With university exams a few weeks away, students are trying their best to stay away from their smart phones and social networking sites. But how tough is it for these students, who are otherwise hooked to their phones and addicted to the internet, to turn socially unavailable?
Harish Kanojia, a third year BSc student from Hinduja College, found the first few days excruciating. He deactivated his Twitter account on his parent’s insistence. “I missed it for a few days, but I think it’s helping me now. The best part is that Twitter cannot be reactivated through the mobile app. So, it means I will need to log on to a computer to do so. But, I hardly use the computer now, so it helps me stay away from the temptation,” said Kanojia.
Some students are switching off their phones, and logging off Facebook and Twitter. New age youngsters, faced with new age distractions, are being forced to go into social media hibernation during the exam season.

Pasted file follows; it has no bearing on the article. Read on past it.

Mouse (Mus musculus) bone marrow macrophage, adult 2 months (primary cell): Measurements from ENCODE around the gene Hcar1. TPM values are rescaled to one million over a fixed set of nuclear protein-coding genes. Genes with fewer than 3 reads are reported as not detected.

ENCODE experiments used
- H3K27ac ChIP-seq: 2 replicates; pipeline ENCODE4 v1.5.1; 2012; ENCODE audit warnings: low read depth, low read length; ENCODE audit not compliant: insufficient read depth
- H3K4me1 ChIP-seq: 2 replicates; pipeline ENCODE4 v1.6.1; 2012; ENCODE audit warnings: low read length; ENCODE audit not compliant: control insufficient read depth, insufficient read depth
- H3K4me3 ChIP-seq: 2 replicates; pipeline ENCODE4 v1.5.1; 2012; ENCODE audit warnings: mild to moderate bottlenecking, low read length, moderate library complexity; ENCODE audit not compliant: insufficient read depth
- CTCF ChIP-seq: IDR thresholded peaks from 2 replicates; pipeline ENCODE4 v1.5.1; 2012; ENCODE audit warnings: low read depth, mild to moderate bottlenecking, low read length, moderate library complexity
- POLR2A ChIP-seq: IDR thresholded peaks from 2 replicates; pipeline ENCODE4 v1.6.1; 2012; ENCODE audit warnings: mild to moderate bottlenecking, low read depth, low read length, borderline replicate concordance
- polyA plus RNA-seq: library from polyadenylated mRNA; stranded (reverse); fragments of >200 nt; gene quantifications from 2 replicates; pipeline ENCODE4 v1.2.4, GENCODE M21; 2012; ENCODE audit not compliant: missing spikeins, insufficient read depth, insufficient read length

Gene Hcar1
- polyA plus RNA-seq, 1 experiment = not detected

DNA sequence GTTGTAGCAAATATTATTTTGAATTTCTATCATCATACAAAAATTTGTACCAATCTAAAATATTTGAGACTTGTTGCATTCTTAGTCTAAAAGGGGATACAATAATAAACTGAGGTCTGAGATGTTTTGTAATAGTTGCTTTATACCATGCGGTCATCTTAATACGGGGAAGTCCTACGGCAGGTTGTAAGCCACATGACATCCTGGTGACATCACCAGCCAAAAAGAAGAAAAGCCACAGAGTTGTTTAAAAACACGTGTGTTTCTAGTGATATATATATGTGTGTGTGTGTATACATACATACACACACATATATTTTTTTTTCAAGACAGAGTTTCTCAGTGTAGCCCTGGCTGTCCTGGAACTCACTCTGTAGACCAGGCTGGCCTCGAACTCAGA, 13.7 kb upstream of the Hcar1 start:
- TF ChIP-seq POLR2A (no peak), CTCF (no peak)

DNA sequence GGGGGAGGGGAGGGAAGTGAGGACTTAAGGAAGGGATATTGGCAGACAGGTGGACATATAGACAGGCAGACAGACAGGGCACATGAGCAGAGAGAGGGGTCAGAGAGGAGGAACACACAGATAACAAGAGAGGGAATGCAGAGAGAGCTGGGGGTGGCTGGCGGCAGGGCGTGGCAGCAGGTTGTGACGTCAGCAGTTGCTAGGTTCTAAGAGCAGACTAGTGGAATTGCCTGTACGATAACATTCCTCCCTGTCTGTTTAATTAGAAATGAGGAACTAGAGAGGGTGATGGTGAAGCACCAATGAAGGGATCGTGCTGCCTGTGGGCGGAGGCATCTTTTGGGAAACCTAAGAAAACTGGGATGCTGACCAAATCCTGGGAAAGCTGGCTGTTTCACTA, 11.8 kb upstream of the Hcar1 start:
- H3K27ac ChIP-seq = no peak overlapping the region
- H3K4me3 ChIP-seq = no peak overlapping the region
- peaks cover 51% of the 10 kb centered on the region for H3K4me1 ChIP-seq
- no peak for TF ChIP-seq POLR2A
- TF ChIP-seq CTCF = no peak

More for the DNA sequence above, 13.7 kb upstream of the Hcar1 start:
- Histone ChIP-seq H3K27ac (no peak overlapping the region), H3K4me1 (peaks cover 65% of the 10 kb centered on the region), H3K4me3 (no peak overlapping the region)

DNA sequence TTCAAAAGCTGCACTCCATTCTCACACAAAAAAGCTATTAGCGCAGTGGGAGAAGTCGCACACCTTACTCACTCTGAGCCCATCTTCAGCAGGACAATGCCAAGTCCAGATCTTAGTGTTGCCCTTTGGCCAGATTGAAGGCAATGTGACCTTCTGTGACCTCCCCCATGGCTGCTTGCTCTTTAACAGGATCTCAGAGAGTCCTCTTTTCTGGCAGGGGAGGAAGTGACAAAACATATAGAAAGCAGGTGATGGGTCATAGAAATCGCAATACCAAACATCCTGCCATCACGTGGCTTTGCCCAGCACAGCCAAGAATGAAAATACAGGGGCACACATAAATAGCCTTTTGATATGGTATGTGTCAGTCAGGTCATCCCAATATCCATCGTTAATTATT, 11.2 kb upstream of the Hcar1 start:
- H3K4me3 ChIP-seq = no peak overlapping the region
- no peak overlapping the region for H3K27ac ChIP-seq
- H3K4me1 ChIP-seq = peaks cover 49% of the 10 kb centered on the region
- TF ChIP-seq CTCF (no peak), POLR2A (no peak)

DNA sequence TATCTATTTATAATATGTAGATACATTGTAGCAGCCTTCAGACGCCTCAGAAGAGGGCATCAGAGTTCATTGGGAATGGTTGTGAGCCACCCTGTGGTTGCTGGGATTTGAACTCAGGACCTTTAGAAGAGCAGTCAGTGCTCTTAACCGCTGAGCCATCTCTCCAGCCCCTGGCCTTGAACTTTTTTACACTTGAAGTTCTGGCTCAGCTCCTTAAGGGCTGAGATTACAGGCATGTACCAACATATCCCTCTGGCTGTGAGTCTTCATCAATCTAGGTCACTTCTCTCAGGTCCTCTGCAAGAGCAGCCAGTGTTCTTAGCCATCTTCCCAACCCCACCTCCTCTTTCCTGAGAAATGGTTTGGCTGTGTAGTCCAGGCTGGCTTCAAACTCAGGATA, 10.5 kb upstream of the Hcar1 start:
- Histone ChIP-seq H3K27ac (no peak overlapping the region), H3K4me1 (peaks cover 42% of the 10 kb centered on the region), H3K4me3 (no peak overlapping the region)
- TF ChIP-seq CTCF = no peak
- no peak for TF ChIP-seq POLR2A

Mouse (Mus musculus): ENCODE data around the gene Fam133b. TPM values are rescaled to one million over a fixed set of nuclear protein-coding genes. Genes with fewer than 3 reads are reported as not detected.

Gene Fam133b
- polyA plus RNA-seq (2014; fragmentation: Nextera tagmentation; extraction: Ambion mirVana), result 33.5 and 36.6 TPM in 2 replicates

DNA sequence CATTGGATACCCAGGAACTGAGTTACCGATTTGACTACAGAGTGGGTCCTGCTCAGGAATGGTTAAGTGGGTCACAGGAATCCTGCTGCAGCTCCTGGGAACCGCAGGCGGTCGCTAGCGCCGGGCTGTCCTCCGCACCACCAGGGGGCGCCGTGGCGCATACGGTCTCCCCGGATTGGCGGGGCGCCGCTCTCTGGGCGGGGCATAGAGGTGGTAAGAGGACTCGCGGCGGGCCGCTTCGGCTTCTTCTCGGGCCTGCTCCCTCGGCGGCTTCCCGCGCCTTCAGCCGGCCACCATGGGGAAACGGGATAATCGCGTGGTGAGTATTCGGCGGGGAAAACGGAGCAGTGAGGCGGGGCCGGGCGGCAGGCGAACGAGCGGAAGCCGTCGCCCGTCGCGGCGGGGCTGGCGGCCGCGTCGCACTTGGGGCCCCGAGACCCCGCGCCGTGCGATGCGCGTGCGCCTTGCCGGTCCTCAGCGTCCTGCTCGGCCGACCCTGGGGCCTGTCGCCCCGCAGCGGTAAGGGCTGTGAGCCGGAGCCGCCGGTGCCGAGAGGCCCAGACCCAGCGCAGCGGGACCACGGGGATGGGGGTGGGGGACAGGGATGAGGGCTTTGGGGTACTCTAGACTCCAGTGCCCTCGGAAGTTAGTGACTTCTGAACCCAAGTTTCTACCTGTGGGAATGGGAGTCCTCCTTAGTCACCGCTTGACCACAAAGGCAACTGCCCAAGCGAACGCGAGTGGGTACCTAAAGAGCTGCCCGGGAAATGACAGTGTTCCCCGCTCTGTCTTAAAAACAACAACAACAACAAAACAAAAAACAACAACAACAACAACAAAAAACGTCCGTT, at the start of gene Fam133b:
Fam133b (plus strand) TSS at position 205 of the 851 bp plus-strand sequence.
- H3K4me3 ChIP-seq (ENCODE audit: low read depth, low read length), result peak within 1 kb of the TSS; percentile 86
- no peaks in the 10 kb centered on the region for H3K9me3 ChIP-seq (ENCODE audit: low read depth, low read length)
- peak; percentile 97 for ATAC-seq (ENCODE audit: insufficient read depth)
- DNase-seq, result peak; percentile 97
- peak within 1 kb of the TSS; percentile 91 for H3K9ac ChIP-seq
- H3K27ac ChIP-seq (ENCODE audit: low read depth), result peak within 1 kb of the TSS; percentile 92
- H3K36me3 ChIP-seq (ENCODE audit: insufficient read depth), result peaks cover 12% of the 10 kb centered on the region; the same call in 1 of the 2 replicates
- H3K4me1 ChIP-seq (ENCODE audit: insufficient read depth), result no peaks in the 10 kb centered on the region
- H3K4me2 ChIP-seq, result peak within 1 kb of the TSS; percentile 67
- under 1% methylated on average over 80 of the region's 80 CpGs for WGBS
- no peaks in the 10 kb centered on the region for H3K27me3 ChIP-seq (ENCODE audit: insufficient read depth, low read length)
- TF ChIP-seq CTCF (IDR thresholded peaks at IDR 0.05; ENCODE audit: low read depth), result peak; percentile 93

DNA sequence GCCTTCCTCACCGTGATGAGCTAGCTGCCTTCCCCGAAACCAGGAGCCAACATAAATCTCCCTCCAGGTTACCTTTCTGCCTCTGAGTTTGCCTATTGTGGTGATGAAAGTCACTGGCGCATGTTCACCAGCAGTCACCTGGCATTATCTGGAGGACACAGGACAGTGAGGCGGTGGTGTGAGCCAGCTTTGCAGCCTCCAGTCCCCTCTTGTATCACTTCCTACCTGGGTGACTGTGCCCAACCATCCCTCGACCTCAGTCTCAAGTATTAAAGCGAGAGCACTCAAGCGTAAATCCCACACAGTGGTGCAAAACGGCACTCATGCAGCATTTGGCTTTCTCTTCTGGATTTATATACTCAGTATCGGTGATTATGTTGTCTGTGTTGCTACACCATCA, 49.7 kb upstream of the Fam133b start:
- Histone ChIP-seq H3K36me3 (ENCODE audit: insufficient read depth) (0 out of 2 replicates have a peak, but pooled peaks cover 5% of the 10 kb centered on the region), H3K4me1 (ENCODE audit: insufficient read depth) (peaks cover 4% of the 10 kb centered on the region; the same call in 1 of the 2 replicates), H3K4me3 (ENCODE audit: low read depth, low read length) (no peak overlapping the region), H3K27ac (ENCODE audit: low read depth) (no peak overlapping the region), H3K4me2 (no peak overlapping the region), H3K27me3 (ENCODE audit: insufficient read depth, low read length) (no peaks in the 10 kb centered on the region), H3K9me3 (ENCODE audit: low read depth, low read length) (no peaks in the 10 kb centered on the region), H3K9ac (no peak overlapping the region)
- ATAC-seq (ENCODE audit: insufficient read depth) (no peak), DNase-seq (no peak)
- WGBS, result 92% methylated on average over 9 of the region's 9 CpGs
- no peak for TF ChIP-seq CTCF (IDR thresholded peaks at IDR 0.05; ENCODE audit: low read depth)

Facebook, one of the most popular social networking websites, has a temporary account deactivation option, which is being widely used by students now.
“The account deactivation helps because my phone doesn’t keep buzzing with updates. Also, I recently deleted the Twitter app from my phone,” said Shrishti Desai, an economics student.
Till a few years back, cable connection was considered a great distraction, with many households taking away TV privileges during exams.
However, smart phones and tablets have now become the most distracting objects for students these days. While a few have voluntarily given up their phones to their parents, some have been forced to part with their tablets and phones.
Academicians agree that phones have become a huge distraction and their use needs to be controlled.
“With Whatsapp and Snapchat and so many other options, students’ attention span is deteriorating rapidly. Even in classrooms we catch them chatting on their phones. It is a good practice to switch them off while studying. One should take a break from social media during exams,” Jyoti Thakur, vice-principal, Jai Hind College, said.
However, there are some who feel talking to friends on the phone helps them study better. “It’s like group studying. A few friends have a conference call and discuss a difficult topic. It helps me dispel doubts and be less nervous too,” said an engineering student.